Top 5 E. H. Pfeiffer Sheet Music Covers (1909-1914)

E H Pfeiffer ragtime sheet music art sheet music covers

With the possible exception of Albert Wilfred Barbelle, perhaps no other Tin Pan Alley sheet music artist was quite so prolific as E. H. Pfeiffer.

Born in New York City in 1868, Edward Henry Pfeiffer showed an interest in art from an early age, likely influenced at least in part by his father, Henry Pfeiffer, a German immigrant and tailor. As early as 1892, Pfeiffer was already designing the sheet music covers that would make him famous, and by 1910, he was on his own two feet as a freelance illustrator. (Source:

Those familiar with sheet music art of this period invariably recognize Pfeiffer's covers by his distinctive signature. (Mostly "E H Pfeiffer, N. Y.", though there are other variants.) And this is what's made it so easy for me to find these. There are many other sheet music covers by Pfeiffer, and I hope to follow up with another top 5 list soon.

For now, let's explore these top 5 E H Pfeiffer sheet music covers.

5.) Come Back To Me, My Melody (1912): We've all had that gnawing experience of having had a great idea or insight, only to forget it soon after. And when that idea is for a musical composition or a work of art, it is even more tragic, because it's a potentially enriching experience that the world will never know. In this song, a composer has an idea for a melody, but forgets it, and in the chorus he begs it to come back.

The choice of two colors in this cover, (besides being a clever cost-saving measure,) is especially effective because the yellow tint that is being used throughout has an almost dreamlike quality to it. (It does resemble sepia tone, which is often used to add a hazy dimension to works of art.) Add to this the illusion of distance between the main figure at right and the orchestra at left, and you can almost feel his sense of hopelessness at having lost his melody.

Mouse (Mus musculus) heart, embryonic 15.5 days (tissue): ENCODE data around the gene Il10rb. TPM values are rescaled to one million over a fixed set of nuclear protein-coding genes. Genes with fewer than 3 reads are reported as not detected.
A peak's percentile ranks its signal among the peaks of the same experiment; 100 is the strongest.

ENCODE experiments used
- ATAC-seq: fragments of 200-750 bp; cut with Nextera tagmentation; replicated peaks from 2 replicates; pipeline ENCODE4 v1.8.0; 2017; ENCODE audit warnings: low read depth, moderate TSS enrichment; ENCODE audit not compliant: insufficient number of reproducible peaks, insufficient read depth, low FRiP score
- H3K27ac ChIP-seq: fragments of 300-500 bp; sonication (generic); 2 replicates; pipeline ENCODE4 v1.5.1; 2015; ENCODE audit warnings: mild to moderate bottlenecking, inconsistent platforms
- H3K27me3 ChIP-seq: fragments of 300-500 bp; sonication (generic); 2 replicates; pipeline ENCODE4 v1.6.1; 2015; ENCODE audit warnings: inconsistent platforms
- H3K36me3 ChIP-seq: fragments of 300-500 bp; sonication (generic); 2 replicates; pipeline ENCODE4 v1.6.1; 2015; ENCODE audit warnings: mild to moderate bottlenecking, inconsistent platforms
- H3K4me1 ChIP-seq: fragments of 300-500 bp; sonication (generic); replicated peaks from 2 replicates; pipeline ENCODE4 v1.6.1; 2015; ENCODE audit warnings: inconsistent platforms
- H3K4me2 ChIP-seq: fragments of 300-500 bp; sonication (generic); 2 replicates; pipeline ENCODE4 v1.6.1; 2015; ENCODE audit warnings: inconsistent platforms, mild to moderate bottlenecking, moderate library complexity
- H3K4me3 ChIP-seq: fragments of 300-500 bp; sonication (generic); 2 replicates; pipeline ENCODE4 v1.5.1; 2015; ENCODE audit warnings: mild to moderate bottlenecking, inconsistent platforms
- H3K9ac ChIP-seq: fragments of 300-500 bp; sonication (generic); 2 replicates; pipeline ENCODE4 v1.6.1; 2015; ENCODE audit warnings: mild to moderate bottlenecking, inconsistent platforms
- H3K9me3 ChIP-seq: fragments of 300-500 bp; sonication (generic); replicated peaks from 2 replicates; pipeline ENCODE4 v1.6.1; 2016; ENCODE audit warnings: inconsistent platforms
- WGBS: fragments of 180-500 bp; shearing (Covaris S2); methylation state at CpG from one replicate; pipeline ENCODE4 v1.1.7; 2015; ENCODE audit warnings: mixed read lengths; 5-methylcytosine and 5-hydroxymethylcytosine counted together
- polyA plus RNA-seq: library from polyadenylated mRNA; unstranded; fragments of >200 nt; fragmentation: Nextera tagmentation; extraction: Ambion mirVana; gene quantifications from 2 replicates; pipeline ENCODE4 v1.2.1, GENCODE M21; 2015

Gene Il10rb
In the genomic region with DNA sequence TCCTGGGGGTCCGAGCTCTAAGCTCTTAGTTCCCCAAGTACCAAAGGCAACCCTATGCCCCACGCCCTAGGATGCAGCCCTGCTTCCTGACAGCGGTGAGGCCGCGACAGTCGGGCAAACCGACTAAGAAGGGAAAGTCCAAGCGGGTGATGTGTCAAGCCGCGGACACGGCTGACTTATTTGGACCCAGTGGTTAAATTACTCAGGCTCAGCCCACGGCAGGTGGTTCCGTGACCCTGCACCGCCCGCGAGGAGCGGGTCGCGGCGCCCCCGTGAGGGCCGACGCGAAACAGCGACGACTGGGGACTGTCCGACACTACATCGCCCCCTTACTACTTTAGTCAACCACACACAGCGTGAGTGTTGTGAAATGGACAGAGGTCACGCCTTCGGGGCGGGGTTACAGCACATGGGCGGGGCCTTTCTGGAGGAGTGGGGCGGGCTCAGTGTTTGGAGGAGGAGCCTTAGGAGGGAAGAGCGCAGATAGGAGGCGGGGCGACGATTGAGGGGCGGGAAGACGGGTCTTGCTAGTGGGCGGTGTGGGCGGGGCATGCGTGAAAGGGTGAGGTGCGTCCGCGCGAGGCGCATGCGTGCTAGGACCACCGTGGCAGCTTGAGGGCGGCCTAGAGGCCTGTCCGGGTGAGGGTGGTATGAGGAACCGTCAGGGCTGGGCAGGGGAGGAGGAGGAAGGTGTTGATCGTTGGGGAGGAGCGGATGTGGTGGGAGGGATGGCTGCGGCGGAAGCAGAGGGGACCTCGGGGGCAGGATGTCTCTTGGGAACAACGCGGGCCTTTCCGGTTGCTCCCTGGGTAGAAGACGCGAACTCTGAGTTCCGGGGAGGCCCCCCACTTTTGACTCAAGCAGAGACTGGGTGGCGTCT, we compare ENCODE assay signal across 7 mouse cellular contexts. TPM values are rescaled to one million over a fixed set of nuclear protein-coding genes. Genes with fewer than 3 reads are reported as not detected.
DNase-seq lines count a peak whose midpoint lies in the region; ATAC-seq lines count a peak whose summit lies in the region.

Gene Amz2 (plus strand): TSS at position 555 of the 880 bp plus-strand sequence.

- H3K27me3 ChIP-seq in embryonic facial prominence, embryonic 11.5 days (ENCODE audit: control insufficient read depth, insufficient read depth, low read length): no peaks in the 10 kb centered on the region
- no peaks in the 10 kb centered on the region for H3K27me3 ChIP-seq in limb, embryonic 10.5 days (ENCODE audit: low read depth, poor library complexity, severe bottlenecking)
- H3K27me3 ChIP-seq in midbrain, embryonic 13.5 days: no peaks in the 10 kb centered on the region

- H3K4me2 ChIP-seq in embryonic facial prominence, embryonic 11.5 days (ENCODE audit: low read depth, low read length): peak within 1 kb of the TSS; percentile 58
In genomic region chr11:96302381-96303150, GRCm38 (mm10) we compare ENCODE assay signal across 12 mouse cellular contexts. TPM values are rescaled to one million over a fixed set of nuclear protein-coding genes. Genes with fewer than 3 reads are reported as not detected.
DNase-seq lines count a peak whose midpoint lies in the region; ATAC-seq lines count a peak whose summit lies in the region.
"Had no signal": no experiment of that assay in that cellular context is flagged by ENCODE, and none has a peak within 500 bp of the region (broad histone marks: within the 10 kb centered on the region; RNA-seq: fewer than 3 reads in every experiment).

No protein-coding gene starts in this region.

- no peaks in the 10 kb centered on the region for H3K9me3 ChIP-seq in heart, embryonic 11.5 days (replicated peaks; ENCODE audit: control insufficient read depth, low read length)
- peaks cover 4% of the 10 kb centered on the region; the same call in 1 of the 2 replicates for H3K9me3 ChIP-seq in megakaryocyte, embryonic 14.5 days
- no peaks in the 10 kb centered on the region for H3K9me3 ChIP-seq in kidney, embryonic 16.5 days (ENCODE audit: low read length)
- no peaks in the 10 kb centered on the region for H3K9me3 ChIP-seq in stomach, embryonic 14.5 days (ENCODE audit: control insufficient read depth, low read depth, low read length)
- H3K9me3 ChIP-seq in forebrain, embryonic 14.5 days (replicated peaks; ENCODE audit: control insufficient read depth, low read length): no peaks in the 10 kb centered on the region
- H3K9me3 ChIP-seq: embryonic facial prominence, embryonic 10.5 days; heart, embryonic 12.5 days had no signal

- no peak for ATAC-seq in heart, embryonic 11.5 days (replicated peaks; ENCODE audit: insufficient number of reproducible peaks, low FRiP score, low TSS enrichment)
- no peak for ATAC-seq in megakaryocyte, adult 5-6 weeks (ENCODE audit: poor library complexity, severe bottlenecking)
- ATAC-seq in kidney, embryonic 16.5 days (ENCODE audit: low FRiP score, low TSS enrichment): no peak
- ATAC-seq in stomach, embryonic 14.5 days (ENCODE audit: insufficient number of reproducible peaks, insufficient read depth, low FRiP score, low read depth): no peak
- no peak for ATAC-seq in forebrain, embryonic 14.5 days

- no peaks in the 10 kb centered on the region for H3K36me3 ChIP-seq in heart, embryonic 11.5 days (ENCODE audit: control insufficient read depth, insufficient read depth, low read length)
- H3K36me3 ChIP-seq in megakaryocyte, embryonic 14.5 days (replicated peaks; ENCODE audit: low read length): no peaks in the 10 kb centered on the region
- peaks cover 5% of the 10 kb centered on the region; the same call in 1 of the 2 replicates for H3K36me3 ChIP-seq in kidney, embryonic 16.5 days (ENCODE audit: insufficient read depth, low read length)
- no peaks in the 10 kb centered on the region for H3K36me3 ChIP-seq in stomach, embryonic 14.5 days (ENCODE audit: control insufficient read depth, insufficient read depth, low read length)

4.) He'd Have to Get Under - Get Out and Get Under (To Fix Up His Automobile) (1913): The automobile, which had come out only a few decades prior, was still a novelty and a luxury which not many people had. Yet, assuming that this song describes a universal and relatable experience, (as most good songs do,) it still had a ways to go as far as improving reliability.

Regardless of how common it actually was to have a car break down all the time, it can't be denied that this song is especially playful and humorous, and Pfeiffer's use of bright orange throughout the cover further emphasizes that. Just as with the last cover, this cover masterfully uses a selective color palette to emphasize the mood of the song.

3.) Send It Up a Little Higher, Joe (1914): And at the same time, the airplane was also just arriving on the scene, (although it was newer than the automobile by roughly a decade.) This song was published eleven years after the Wright Brothers' intrepid first flight at Kitty Hawk, during which time the airplane made significant strides, and could now be "sent up a little higher" with more than one person on board. (This song, as well as the better known "Come, Josephine, in my Flying Machine," among others, were about flying as an activity for a date. Such a theme would make for a cute novelty song, but how many couples have actually done this?) As with the last song, this is one of many examples of how new modes of transportation and technology (which were proliferating and rapidly advancing at this time,) were exploited by songwriters for their novelty and social relevance.